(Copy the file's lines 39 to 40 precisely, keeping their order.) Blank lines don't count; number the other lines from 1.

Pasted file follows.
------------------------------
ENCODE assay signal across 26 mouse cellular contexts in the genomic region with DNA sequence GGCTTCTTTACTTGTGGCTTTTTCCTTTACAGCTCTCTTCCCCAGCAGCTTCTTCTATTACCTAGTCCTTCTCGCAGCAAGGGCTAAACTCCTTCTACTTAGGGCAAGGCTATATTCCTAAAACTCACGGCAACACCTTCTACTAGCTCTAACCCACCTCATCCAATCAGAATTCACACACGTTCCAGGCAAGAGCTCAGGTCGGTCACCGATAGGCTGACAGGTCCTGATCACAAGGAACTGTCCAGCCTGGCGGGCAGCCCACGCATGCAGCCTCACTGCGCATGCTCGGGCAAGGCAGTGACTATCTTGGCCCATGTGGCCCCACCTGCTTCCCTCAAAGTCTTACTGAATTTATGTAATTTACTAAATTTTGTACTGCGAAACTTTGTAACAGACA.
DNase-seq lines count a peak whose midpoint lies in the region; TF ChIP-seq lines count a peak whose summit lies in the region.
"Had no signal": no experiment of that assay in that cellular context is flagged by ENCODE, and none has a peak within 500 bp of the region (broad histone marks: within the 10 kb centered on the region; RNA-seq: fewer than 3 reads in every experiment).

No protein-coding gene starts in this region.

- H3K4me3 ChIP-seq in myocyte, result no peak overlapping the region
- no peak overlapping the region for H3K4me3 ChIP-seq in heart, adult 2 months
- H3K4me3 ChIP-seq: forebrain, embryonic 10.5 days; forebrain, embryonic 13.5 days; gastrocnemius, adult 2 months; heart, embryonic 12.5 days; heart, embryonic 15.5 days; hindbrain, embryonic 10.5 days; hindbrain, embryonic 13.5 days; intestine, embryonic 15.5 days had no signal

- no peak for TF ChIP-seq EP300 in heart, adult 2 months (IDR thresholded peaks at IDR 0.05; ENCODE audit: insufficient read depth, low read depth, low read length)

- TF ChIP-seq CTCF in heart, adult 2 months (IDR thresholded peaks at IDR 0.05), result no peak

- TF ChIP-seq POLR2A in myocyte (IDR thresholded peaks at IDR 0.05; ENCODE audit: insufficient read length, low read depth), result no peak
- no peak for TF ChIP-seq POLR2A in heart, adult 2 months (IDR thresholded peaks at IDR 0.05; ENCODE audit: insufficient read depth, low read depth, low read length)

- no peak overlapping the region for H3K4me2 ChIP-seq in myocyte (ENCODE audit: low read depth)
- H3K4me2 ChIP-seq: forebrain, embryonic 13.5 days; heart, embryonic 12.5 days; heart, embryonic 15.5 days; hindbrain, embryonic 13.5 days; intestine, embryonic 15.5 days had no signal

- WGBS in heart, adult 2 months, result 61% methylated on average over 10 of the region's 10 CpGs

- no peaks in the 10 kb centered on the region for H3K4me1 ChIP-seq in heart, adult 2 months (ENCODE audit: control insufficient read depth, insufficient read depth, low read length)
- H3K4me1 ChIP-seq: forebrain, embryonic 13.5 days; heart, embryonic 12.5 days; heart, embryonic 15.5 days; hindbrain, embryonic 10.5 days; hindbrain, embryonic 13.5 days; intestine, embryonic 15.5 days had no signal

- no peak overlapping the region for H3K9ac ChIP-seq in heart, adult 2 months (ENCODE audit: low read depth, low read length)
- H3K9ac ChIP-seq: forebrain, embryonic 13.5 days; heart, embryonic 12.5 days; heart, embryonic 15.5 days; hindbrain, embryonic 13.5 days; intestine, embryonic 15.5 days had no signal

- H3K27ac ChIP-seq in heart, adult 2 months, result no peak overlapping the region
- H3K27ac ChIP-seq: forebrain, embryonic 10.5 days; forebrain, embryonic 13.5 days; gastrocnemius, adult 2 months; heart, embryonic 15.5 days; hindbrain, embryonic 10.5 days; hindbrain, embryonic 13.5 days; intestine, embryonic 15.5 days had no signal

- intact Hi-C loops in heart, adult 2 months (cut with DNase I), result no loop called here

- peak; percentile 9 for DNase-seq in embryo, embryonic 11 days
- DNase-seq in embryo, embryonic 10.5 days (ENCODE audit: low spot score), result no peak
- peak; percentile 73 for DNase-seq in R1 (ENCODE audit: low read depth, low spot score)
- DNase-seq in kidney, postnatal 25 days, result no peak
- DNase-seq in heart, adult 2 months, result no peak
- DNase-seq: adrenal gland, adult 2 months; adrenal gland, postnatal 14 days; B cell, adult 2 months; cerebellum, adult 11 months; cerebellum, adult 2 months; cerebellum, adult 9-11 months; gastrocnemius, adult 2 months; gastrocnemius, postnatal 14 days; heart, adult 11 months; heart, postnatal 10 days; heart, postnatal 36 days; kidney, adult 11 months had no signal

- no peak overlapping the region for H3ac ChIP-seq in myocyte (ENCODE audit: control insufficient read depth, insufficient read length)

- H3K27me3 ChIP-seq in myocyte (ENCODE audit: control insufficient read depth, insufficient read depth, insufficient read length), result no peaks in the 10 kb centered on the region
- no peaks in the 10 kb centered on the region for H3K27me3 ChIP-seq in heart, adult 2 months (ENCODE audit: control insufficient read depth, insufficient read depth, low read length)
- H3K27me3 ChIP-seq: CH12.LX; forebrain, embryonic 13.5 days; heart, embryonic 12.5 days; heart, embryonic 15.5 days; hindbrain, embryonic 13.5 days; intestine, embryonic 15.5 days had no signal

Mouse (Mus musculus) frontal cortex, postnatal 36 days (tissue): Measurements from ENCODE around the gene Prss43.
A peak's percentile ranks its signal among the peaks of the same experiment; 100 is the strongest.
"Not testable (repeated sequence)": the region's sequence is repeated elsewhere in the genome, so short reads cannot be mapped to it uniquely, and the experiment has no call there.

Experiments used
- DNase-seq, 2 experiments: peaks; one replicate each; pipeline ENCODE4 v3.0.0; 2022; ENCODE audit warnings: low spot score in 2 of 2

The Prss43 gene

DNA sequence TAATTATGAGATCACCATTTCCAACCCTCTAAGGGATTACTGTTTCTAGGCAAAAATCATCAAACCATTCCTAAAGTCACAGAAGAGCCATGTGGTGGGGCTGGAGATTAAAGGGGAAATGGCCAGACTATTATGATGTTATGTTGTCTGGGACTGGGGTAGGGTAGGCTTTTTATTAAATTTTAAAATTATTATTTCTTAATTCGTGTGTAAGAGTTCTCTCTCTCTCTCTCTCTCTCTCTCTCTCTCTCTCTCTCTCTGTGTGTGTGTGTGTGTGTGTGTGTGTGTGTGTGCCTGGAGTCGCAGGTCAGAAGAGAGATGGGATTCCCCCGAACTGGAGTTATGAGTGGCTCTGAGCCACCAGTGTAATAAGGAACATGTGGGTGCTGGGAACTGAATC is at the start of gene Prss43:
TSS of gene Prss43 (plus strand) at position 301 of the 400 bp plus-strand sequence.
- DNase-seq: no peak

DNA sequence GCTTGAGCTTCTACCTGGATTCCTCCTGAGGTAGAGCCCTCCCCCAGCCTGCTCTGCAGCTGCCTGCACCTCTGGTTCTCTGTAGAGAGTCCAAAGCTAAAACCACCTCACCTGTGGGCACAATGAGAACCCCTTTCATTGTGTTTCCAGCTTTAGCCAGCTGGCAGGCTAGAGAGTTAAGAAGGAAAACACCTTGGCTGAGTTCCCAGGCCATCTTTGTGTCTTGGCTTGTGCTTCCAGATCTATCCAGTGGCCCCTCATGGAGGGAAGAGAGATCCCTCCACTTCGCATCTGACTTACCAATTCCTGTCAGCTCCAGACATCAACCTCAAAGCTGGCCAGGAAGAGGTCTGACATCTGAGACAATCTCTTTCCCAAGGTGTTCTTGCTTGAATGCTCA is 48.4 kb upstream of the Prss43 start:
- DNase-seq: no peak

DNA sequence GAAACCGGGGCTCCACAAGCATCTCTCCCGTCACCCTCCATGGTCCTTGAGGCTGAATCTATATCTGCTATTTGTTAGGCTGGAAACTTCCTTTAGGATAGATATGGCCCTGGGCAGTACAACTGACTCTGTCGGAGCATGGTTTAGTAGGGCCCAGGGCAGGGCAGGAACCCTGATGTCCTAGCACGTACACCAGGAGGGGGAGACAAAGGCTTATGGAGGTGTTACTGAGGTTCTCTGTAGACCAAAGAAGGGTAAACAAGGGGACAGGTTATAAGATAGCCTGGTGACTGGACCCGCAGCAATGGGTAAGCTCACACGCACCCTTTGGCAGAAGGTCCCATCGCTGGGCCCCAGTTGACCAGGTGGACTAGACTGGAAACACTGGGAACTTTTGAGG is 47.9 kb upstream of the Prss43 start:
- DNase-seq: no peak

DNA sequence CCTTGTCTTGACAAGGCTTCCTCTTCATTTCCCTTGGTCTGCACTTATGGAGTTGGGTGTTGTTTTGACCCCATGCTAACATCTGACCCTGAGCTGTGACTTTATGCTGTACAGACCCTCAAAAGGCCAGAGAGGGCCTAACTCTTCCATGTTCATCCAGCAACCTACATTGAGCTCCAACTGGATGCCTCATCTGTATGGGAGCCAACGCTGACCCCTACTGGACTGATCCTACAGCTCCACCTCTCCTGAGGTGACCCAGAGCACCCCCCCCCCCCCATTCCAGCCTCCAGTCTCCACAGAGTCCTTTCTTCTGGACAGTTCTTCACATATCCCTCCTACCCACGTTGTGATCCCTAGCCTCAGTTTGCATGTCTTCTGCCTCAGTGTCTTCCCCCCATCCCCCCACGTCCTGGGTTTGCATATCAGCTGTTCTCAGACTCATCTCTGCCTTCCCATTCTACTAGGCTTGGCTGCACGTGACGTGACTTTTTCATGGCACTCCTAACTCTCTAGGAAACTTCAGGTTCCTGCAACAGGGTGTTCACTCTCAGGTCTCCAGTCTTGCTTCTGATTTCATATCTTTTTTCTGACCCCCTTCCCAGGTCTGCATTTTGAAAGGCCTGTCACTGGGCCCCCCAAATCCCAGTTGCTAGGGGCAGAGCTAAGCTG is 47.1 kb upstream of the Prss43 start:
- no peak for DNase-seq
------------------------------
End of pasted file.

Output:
TSS of gene Prss43 (plus strand) at position 301 of the 400 bp plus-strand sequence.
- DNase-seq: no peak